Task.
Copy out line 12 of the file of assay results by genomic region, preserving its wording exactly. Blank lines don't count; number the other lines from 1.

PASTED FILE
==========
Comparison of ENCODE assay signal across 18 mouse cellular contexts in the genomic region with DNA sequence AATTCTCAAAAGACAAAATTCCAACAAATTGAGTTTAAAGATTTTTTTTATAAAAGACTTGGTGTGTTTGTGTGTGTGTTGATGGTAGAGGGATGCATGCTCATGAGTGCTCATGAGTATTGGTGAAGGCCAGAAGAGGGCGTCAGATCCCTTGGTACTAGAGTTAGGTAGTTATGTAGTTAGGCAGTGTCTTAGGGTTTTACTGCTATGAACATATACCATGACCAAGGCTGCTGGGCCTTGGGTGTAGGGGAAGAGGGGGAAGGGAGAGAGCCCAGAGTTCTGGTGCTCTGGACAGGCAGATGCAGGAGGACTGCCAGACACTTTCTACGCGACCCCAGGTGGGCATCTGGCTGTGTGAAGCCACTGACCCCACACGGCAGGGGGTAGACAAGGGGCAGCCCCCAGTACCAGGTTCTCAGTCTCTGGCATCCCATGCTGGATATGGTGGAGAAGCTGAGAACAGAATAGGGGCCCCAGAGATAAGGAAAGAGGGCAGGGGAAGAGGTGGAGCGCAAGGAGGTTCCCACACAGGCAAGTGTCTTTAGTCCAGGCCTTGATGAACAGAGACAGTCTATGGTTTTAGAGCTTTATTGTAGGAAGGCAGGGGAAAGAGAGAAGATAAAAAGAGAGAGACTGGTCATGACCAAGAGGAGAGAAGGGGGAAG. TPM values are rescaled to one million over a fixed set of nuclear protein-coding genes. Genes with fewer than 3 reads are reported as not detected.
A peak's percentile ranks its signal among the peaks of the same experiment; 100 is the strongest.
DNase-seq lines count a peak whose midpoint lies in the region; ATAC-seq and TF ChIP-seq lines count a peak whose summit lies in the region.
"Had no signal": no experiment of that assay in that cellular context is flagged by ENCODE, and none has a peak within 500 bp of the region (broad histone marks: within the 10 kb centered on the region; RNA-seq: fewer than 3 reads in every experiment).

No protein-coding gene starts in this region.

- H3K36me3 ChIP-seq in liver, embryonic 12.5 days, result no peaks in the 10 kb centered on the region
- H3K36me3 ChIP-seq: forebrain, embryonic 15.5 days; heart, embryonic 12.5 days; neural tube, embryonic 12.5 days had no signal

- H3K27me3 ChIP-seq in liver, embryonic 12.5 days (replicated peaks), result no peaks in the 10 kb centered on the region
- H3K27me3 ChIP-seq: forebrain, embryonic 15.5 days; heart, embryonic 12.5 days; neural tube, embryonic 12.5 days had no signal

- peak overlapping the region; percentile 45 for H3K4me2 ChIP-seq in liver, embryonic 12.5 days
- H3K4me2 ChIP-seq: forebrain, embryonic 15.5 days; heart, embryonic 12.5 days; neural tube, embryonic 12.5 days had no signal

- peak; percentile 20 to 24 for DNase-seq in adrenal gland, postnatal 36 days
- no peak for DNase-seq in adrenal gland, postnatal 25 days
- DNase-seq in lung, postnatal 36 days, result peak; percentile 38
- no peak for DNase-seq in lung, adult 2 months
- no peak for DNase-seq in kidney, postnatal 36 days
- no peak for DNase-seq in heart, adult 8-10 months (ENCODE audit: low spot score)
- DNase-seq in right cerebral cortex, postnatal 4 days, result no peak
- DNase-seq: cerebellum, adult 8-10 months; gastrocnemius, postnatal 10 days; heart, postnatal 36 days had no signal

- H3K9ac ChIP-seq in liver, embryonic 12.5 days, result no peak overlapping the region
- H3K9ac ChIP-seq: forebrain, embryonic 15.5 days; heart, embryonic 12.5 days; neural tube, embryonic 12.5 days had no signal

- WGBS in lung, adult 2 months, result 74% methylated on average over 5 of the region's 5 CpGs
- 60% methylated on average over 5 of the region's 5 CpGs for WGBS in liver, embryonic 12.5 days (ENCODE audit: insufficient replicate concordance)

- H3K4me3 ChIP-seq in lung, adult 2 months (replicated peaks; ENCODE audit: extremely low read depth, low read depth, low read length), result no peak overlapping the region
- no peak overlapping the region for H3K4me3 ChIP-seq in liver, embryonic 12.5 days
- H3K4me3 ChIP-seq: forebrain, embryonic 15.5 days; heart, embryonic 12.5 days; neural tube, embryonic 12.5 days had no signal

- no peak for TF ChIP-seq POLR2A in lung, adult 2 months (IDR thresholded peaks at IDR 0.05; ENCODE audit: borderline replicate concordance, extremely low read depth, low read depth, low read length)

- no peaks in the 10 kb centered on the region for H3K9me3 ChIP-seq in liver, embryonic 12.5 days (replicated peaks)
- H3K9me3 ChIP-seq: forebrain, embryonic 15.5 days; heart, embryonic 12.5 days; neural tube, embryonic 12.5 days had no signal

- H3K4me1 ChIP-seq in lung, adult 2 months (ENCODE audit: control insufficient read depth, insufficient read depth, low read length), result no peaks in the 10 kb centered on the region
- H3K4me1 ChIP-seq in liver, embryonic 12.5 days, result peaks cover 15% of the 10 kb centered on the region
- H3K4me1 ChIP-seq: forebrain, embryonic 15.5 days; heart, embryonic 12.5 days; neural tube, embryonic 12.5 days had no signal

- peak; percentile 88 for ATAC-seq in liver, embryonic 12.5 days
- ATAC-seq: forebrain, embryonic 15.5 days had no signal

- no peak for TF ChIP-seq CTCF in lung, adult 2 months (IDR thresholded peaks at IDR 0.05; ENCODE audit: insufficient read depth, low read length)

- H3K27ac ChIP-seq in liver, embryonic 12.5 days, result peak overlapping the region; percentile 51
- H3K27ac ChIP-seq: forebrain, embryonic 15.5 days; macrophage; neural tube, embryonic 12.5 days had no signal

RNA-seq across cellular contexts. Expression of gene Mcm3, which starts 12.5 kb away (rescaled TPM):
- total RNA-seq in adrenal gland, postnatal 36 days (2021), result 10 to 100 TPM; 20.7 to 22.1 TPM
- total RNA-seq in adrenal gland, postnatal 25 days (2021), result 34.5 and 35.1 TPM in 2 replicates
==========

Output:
- peak; percentile 20 to 24 for DNase-seq in adrenal gland, postnatal 36 days